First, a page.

9. Corvus monedula.
Corvus monedula, Linn. Syst. Nat. i, p. 166 (1766) ; Blyth, Cat. p. 90 ; Hume, N. E. p. 414 ; id. Cut. no. 665 ; Biddulph, Ibis, 1881, p. 77; Oates in Hume's N. $ E. 2nd ed. i, p. 12. Corvus collaris, Drummond, A. 31. N. II. xviii, p. 11 (1846). Colaeus monedula (Linn.), Horsf. 31. Cat. ii, p. 502; Jerd. B. I. ii, p. 302; Hume & Henders. Lah. to York. p. 239; Scully, S. F. iv, p. 158; Sharpe, Cat. B. 31. iii, p. 26; Scully, Ibis, 1881, p. 572. Colaeus collaris (Drummond), Sharpe, Cat. B. M. iii, p. 27 ; Scully, Ibis, 1881, p. 572.
Coloration. Forehead and crown glossy black; nape and hind neck dusky grey; sides of the head and neck light grey, almost white, and forming a half-collar on the posterior portion of the side of the neck; lores blackish; upper plumage, wings, and tail bluish black with a considerable amount of gloss ; chin and cheeks black with grey shaft-streaks ; throat and fore neck entirely black; remainder of lower plumage slaty black with a very small amount of gloss.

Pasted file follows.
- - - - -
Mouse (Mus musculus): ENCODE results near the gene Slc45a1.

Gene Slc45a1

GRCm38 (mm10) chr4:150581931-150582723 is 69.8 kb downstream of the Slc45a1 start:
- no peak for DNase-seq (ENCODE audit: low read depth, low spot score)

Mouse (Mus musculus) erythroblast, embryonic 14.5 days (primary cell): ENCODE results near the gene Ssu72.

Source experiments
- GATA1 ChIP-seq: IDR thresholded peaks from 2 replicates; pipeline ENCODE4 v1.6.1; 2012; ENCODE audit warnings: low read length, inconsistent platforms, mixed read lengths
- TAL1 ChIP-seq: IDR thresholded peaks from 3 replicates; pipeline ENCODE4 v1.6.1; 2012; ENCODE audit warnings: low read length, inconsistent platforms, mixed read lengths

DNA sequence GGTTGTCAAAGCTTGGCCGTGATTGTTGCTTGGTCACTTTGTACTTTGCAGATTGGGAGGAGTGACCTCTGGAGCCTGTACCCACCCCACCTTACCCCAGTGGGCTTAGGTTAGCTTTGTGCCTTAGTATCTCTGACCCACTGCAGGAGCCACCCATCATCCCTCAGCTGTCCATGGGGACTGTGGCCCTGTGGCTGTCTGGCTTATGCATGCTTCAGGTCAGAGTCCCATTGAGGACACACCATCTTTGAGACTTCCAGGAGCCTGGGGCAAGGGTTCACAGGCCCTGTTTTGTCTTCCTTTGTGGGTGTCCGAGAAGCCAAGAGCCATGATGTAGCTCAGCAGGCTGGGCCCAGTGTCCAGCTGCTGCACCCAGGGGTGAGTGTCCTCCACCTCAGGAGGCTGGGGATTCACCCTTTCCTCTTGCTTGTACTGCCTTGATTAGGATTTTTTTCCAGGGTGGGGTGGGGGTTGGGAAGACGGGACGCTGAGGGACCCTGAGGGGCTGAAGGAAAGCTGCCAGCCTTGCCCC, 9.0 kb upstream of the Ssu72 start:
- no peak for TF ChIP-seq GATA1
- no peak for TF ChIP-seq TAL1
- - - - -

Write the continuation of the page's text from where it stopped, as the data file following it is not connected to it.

Legs and bill black; iris nearly white (Dresser).
Length about 13; tail 5.2 ; wing 9.2 ; tarsus 1.7 ; bill from gape 1.5.
Jackdaws vary much inter se in the amount and purity of the white on the sides of the neck, and I cannot distinguish the race which has been separated under the title of C. collaris. A certain number of birds can be picked out of a series with the half-collar very white and distinct, but others from the same localities are typical C. monedula, and there are intermediate specimens. The majority of Indian birds incline towards C. collaris, and that is all that can be said in favour of the retention of the name.
Distribution. Kashmir and the north-west Punjab. According to Hume the Jackdaw is in winter numerous near the foot of the hills and has been found as far east as Umballa and south to Ferozepore, Jhelum, and Kalabagh, and it extends into the Dera Ghazi Khan District. It appears to be a resident in Kashmir and as Par cast as the valley of the Beas, throughout which tract it breeds freely.
It extends into Europe.
Habits, &c. The Jackdaw is most frequently observed in the vicinity of cliffs and old buildings, in the holes of which, as well as in holes of trees, it breeds, constructing a nest of sticks lined with soft substances, and laying four to six eggs, which are green marked with various shades of brown and purple, and measure 1.4 by .98.